Washdown is also a core capability for BluePrint Automation, and Mr. Beehler pointed out its importance, especially for systems that have exposed product entering the packaging area. “We offer full washdown capable equipment using caustic foams and sanitizing solution that is corrosion resistant,” he said. The company’s sanitary design also minimizes nooks and crannies where crumbs, inclusions and other sanitary threats might hide. “All these areas are mechanically cleanable and also visible, and the equipment is constructed in a way that caustic foams and sanitizing solutions can be applied without damaging the equipment,” he said.

But — there’s always that “but” — some operations are not conducive to washdown packaging equipment, or they simply don’t need it. Mr. Thorson always considers the food safety need, wear on the equipment and also the cost of installation. He suggested a packaging line that only experiences minor spills might not require fully washdown capable equipment. He also emphasized the importance of planning ahead. “You have to think about what kind of flexibility you want for the future,” he said. “Will you possibly be running formulas in the future that would be more challenging to clean?”

Another important consideration for washdown is the environment itself. Oftentimes, the packaging area of an existing facility is not washdown-friendly. “It’s not just the equipment that needs to be sanitary design; the building needs to withstand washdown with drains in the floor,” Mr. Kehrli observed.

In a legacy building that’s been operating for decades, installing a washdown capable piece of equipment in an area that’s not conducive to it is counter-productive, especially for neighboring equipment that isn’t designed with the same capability. “In that case, when you spray the water, and the chemicals get in the air, it’s almost like raining inside the building, and that can potentially harm the other equipment,” Mr. Kehrli said.

Burford Corp. takes this into consideration with its tyers. Although its equipment does not come in contact with product, it’s compatible with other machines that are washdown-capable. “For a wet environment, we’ve made modifications to ensure that, while our machine isn’t washdown, it can be removed so that operators can wash in that area,” said Mitch Lindsey, technical sales, Burford. “All they have to do is roll our equipment off the line so the components that are in contact with product can be washed down.”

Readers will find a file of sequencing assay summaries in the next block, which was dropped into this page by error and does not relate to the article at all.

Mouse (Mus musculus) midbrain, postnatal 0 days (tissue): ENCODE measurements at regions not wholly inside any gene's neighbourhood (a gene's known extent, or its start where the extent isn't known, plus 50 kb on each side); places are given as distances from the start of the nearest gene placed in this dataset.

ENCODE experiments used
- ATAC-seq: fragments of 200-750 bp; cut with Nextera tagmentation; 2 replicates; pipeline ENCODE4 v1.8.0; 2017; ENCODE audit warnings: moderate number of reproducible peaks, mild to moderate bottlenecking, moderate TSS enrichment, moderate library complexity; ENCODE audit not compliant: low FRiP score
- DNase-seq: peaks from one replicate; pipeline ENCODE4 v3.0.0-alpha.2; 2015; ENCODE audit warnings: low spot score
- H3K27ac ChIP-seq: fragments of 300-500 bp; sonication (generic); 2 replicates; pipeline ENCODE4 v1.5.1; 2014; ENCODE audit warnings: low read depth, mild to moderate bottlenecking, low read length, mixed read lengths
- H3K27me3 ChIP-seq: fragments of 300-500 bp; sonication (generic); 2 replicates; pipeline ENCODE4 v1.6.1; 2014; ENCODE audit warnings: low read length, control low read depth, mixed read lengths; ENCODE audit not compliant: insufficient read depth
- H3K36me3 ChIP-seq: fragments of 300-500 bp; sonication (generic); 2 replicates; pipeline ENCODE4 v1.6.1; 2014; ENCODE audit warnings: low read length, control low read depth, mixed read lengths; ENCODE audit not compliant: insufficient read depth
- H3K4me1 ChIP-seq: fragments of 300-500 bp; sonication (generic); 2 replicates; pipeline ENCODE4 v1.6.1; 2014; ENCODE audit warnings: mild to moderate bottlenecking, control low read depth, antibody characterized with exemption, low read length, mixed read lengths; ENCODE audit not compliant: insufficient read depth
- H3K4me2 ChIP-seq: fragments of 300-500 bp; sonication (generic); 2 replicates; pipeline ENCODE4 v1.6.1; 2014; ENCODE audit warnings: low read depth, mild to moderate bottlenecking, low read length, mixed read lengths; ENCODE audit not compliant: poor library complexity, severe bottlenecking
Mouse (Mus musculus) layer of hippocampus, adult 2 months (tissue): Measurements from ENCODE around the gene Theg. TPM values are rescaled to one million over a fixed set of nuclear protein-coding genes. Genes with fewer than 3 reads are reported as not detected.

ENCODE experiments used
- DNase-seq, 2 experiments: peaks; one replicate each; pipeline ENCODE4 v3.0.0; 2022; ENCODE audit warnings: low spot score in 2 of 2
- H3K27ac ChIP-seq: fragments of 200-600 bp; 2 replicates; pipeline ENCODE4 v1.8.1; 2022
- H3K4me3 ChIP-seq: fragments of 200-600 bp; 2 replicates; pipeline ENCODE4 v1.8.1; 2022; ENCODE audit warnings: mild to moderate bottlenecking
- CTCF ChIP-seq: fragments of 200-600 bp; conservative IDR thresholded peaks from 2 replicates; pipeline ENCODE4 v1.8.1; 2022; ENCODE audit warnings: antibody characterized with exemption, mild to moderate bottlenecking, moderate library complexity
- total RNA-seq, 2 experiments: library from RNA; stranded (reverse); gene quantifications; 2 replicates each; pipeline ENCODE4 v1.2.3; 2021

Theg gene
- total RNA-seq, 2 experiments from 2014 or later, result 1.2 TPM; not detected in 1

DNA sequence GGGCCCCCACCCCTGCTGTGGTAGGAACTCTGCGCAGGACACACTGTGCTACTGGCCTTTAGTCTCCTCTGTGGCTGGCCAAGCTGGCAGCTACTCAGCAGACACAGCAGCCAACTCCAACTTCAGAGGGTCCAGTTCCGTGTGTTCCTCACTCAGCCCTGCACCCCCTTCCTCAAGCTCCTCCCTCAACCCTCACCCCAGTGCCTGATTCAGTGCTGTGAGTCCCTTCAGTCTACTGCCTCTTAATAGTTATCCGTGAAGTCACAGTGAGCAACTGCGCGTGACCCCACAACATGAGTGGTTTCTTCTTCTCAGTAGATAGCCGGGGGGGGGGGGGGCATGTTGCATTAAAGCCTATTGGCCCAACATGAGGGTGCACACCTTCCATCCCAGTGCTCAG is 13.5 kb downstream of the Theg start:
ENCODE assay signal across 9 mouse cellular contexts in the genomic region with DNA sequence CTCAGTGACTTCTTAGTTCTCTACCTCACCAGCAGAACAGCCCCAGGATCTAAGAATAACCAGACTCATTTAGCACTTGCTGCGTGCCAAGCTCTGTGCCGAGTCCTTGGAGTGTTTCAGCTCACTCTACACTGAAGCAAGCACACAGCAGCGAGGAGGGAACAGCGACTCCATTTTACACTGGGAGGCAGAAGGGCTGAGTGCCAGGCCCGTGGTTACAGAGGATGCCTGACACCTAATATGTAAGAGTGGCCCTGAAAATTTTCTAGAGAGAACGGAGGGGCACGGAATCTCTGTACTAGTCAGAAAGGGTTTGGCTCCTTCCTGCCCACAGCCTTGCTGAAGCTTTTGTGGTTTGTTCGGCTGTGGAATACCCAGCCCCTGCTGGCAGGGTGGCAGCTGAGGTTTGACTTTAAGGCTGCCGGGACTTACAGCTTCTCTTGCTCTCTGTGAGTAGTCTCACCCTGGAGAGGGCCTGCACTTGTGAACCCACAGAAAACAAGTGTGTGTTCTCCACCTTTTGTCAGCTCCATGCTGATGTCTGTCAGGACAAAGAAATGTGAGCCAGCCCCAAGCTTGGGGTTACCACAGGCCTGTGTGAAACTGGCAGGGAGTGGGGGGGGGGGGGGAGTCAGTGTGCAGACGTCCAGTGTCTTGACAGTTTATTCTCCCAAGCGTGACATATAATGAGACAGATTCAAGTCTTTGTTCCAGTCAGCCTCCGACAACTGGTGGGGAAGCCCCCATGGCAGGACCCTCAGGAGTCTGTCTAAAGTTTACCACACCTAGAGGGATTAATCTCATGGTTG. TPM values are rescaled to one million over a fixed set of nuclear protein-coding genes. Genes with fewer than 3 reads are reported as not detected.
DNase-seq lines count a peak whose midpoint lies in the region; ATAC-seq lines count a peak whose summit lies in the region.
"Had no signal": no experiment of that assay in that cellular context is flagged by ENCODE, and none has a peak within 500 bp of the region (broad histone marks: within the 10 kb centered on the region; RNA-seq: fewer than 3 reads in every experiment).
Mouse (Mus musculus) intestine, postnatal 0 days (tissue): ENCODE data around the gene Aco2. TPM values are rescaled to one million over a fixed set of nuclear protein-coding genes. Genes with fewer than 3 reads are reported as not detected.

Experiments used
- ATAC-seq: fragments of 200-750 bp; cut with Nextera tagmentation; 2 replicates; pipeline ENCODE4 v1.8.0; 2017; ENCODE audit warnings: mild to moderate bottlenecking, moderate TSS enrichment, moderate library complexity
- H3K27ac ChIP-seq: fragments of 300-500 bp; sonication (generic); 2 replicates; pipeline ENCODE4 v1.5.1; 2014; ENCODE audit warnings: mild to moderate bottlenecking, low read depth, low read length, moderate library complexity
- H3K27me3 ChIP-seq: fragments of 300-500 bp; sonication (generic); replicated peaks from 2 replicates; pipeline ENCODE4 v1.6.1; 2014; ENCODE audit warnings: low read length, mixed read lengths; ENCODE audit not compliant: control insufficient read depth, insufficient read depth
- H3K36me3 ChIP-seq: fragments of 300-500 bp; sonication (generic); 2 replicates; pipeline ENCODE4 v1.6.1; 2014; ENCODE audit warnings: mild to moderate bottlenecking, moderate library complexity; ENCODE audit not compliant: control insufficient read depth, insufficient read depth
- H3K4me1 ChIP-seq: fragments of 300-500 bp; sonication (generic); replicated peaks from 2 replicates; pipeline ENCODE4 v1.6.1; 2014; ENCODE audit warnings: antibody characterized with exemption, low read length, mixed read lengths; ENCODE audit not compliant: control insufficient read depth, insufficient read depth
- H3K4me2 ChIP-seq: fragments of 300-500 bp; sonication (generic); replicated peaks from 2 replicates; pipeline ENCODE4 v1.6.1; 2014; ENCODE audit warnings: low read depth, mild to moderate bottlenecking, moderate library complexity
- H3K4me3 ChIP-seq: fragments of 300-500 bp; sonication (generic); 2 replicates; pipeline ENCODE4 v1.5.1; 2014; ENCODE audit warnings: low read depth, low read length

If not opting for washdown, there are still plenty of options. “Bakers are looking for sanitary design, even if not necessarily complete washdown,” Ms. McDaniel said. “As long as equipment meets the standards for sanitation, then removal of all the parts for proper cleaning becomes most important.” Formost’s sanitary design enables its packaging equipment to transform from a full machine into bare bones for complete sanitation.

When cleaning equipment, bakers understand that time is money … and downtime costs. To shorten downtime, redundancy helps. “Maybe I’ve got a belt for one product or another, or at least a clean set that can easily follow quick changeover principles and get into the next product run as soon as possible,” Mr. Thorson said. “Then I can do a detailed spot cleaning on the framework and things like that without doing a full-flood washdown.”

Bosch offers a second format set with its format parts carriage, according to Mr. Meer, allowing one set to be cleaned while the other is in use. “In a four-leg system, four operators just need two hours to change over the format parts and clean the entire system while critical parts are cleaned out of place,” he said, explaining that this helps bakers quickly resume production without the risk of allergen residues.

The allergen issue

Allergens are hard to control. It’s an issue that transcends individual areas of processing, and packaging can’t be discounted, either. When it comes to allergens, a proactive defense is best.

“It’s not unheard of on a packaging line to take many hours to pass an allergen clean,” Mr. Kehrli said. “For example, on a flowwrapping system for bars, operators can clean all the belts. Then, they go around with a swab and touch the different areas of equipment; if they find allergens on it, they can’t start up the line.”